Managerial Decision Making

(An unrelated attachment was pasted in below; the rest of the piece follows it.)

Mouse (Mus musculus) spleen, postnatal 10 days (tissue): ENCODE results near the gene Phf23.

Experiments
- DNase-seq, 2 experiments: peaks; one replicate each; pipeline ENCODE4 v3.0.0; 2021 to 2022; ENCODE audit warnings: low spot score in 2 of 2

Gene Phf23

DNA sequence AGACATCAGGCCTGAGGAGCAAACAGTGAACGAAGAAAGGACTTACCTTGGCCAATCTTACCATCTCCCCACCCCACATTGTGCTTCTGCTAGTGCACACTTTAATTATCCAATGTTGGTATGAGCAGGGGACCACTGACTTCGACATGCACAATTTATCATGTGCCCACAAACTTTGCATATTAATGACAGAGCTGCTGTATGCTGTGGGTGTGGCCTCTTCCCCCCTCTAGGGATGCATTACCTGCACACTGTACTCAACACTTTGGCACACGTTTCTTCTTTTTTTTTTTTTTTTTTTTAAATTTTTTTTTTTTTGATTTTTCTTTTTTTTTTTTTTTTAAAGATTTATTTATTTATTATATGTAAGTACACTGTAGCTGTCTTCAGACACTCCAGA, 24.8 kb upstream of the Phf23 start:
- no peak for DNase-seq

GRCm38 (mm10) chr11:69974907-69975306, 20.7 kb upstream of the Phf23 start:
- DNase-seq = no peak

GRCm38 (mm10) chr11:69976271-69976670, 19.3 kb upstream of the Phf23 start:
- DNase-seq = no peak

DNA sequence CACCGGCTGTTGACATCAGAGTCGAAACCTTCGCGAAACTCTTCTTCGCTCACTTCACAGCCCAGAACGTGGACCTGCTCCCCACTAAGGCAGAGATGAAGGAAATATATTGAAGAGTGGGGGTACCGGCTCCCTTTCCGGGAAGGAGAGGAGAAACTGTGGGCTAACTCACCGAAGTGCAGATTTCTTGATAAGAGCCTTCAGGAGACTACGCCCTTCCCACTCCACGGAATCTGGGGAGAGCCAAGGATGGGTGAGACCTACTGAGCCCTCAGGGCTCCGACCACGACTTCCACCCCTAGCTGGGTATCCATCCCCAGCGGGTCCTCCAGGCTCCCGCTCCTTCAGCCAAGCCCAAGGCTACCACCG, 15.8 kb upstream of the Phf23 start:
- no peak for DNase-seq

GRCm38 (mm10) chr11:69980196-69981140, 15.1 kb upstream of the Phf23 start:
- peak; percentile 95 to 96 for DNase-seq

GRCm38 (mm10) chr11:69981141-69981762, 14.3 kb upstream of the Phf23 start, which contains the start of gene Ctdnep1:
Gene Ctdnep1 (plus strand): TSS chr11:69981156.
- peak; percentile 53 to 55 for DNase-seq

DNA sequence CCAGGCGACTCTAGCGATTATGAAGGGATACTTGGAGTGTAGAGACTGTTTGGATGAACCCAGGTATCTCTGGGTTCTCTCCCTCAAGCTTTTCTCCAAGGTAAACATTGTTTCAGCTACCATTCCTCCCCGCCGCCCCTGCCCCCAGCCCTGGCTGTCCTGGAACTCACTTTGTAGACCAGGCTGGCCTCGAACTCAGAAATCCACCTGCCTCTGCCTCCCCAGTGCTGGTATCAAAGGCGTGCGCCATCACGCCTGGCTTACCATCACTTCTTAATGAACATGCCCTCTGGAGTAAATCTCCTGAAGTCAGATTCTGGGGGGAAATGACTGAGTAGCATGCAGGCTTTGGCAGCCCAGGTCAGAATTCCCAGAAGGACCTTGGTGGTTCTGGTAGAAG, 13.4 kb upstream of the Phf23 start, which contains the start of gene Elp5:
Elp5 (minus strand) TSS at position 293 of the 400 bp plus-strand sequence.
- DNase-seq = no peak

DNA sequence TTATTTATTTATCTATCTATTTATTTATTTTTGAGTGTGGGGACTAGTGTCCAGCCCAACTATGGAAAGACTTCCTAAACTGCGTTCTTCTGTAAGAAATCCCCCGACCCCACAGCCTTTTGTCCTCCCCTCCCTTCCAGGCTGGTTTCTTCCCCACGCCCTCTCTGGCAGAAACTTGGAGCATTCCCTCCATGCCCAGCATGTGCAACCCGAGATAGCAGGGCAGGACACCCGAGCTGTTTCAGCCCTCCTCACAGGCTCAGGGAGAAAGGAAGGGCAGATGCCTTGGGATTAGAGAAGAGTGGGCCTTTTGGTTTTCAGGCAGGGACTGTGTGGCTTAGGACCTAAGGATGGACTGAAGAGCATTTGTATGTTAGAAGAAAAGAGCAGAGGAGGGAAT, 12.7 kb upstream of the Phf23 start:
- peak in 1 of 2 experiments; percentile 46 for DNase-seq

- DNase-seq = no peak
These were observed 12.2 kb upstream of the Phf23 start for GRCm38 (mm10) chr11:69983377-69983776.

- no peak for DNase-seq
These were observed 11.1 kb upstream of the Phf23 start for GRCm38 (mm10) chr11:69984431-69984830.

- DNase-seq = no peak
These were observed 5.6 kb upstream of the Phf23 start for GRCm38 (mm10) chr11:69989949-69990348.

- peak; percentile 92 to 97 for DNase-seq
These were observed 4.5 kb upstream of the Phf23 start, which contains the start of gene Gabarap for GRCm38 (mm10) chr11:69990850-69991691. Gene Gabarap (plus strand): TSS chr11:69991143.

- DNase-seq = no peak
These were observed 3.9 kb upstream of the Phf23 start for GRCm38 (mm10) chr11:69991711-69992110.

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On February 1, 2003 a great American tragedy occurred as NASA’s space shuttle Columbia disintegrated during re-entry to Earth, killing all seven crew members on board. This marked the 28th and final mission for one of the United State’s most prestigious orbiters. During the weeks and months following this tragedy, many people asked “why” such a terrible event occurred. And while the root-cause may seem obvious now, many theories were raised by Congress, the press and engineers within NASA. More importantly, many people were looking for a pair of feet to lay the blame. Months later, investigators were able to determine that a piece of foam from the shuttle’s gas tank fell off during launch and pierced its left wing. Unfortunately, the foam caused enough damage to crack the wing, fully exposing it to the hot plasma encountered upon re-entry to Earth. To make matters worse, NASA was fully aware that the piece of foam had fallen from the aircraft and the internal paper-trail all pointed towards concern amongst its engineers about the foam’s impact. While in retrospect, this series of events might seem “obvious” they were far from it for NASA’s highly trained engineers and managers. NASA is world-renowned for having the best and brightest minds across the industry and as teams reviewed data from the launch, they were making decisions based on their experience, knowledge of the aircraft and what the initial data reported. They had no reason to believe they were making a tragic error by enabling the space shuttle Columbia to re-enter the Earth’s atmosphere. In an essay, Malcolm Gladwell gives this phenomenon a name: “creeping determinism”. The term refers to “the sense that grows upon us, in retrospect, that what has happened was actually inevitable.” What seems obvious now was clearly was not obvious to the shuttle engineers and managers during Columbia’s flight. Foam falling off a shuttle during launch was not a new phenomenon; one of NASA’s software...
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